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What Do We Learn About Juliet's Relationship with Her Father from Act 3: Scene 5

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What Do We Learn About Juliet's Relationship with Her Father from Act 3: Scene 5? Shakespeare's Romeo and Juliet tells the tragedy of two 'star-crossed lovers,' who are divided by feuding families but united by love. For many years, an on-going feud between these two families has caused much disruption in the city of Verona, Italy. The play takes place in the city of Verona and Mantua, Italy, over the course of five short days. Verona is the home of the Capulet and Montague families and Mantua is where Romeo is banished. Italy was seen as an immoral country, famous for sexual affairs and violent crimes, many playwrights including ones completed by Shakespeare are set here. The length of the play consists of five acts containing twenty-four scenes, which is the same in various other plays written by Shakespeare. He wrote this play in five acts in order to introduce new ideas, characters, setting and basic situations. It helps develop the main plot of the play and it helps to introduce complications and incidents. The structure of the play itself is the fate from which Romeo and Juliet cannot escape. In that time, people were very wary of the stars. If two people's stars were crossed in the sky, they would never remain together. Obviously, Romeo and Juliet didn't live happily ever after. Shakespeare's audience already knew the story of Romeo and Juliet, a popular story which Arthur Brooke had translated into English in 1562 as a poem called The Tragicall Historye of Romeus and Juliet. One feature that is different from the original poem is that Shakespeare introduced two characters to the play, the Nurse and Mercutio in order to create entertainment, humour and light heartedness. Romeo and Juliet was written in the Elizabethan Period which meant women were treated unfairly. Capulet's relationship with Juliet reflects how life was like in the Elizabethan Period. Women in the 1500's were clearly subordinate to the men meaning that they had complete power over everything. ...read more.


As a response to Capulet, Juliet tries to reconcile with him by saying, 'Good father, I beseech you on my knees,' but unfortunately Capulet immediately shouts her down, 'Speak not, reply not, do not answer me, my fingers itch.' He has finished dealing with her and by saying that, he is tempted to slap her. Capulet swears to Juliet that if she doesn't marry Paris, she will be disowned and she would have to fend for herself, 'Graze you will, you shall not house with me.' 'An you be mine, I'll give you to my friend. And you be not, hang, beg, starve, die in the streets.' If she is his daughter, she will accept to give her hand in marriage; if she refuses, she's not his daughter and he won't care what happens to her. He says he won't acknowledge her as his daughter, and he won't give her any support. In this Patriarchal society, if a daughter did not obey her fathers' commands, she would be disowned and eventually she would die because she wouldn't be wanted anywhere. His relationship with Juliet has weakened to the point that he doesn't really care for her anymore because she has disobeyed him, after all the time and effort he has put in to find her a good husband. Similarly, Lady Capulet has the same attitude as Capulet and is done with her, 'Do as thou wilt, for I have done with thee.' Lady Capulet is certainly not going to speak up on Juliet's behalf, and she seems to be disgusted with her daughter. The harsh actions of Lord Capulet drive Juliet to feel hopeless resulting in her fate clearly making this a tragedy. A tragedy is a drama with a sad outcome. It is a result of key personality flaw and results in a fall of grace and in this play, it is Juliet who falls from grace. ...read more.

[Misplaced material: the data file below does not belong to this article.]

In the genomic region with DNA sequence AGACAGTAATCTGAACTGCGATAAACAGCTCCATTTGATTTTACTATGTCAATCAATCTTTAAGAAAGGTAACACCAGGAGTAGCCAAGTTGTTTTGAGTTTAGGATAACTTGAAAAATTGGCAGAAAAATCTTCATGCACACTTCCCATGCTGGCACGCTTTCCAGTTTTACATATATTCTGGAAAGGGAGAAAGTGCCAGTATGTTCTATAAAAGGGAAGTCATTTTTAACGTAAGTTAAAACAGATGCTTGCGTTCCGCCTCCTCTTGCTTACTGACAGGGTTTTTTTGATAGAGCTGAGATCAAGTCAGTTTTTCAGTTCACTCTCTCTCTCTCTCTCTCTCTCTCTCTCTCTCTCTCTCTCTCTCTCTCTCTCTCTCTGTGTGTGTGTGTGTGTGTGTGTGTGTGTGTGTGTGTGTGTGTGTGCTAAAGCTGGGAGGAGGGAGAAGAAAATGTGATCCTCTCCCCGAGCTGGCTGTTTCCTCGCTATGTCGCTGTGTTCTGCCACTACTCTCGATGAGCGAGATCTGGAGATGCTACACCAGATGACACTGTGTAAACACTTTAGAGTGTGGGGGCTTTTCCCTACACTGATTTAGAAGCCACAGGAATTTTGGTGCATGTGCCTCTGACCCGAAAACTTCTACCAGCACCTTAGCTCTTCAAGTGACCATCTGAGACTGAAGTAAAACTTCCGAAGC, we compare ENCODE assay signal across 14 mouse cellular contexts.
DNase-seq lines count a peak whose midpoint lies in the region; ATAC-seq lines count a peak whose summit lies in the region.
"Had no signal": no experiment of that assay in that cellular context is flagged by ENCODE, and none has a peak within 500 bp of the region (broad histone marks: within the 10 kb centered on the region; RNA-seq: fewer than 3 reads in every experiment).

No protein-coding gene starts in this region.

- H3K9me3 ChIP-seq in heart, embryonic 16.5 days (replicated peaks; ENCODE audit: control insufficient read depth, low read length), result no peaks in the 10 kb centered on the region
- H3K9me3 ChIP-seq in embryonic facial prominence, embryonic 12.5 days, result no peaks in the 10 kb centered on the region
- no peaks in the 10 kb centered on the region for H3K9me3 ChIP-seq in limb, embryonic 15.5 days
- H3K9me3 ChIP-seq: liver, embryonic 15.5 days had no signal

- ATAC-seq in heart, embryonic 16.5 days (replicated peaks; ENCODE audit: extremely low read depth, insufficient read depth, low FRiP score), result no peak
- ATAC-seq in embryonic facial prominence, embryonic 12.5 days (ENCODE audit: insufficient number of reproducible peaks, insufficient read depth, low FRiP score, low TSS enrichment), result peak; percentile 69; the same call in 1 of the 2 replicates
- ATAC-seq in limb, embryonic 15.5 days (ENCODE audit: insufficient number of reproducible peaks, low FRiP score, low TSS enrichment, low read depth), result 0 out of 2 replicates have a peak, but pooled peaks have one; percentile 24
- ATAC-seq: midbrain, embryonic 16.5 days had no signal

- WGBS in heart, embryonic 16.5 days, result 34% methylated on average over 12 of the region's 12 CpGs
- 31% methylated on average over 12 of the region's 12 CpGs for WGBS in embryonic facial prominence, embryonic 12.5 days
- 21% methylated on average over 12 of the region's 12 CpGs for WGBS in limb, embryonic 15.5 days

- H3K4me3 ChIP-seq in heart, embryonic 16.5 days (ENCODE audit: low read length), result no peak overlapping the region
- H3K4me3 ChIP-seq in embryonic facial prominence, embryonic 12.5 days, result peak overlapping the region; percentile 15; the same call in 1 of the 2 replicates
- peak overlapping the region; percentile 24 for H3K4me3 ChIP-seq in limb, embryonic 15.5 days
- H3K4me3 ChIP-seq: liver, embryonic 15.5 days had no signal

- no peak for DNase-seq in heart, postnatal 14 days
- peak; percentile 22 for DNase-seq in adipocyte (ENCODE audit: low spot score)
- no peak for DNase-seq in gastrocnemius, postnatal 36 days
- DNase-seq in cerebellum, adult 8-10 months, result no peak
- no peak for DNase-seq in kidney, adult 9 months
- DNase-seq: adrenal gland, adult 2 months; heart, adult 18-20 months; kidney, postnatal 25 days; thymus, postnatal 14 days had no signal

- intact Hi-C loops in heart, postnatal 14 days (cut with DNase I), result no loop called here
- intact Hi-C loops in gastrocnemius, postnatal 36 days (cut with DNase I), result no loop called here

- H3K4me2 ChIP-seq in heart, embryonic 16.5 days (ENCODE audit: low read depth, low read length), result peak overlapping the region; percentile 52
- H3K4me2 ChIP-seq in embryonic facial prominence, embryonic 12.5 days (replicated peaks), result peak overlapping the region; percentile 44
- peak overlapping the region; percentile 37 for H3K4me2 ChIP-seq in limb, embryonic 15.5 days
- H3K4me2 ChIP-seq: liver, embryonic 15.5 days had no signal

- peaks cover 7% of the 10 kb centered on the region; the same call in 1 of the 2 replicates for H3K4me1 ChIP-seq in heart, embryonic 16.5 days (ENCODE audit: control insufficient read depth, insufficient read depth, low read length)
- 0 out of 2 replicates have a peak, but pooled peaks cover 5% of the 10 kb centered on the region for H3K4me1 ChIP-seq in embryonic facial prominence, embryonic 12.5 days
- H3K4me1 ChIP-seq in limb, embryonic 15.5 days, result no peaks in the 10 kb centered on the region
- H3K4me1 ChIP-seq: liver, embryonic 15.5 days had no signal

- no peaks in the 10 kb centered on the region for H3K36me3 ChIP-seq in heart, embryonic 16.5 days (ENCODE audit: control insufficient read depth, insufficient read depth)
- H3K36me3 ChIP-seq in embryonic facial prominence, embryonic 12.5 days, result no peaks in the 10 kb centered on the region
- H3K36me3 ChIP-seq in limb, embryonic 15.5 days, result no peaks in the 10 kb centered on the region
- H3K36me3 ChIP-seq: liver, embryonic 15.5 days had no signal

After when Juliet defies her father, she tries to appease her father by begging him for forgiveness and kneels down to let him know that she is in full control of Capulet. Juliet comforts her father by promising to marry Paris which is his initial demand, but this changes his overlook on his daughter once again. He feels as if she has matured into a woman and become the fine daughter she used to be. In this play, Lord Capulet's relationship with his daughter was one that did not function correctly because all his actions worked against Juliet causing her pain and eventually her death. In different parts of the play, this relationship changes erratically because of Capulet's conditional love for Juliet. At one point, Capulet loves Juliet because she has obeyed him but until she doesn't approve of his proposal with Paris, he threatens to disown her and not to love someone who doesn't give thanks for what he has given. However, when Juliet commits suicide, we see a special side of Capulet. He blames himself and his harsh actions for Juliet's suicide and that if he just let her choose who she marries, the ending wouldn't be like this. The tragedy of Romeo and Juliet is not death of two young lovers, but the failure of society to overcome the social 'barriers' that would have prevented the loss of so many innocent lives. If the two families had just stopped feuding earlier, the lives of the two lovers could have been saved. One of these obstacles is fate which is constant throughout the play in order to give the reader a little hope that the two will survive, but with each event, that hope is crushed. The tragedy of Romeo and Juliet teaches the audience a lesson: True love knows no limits. It drives Romeo and Juliet to ignore the barriers of family feud and to defy parental authority. True love finds a way, through death, to unite the lovers eternally. Truly, this young couple shows how love can conquer all things. ...read more.

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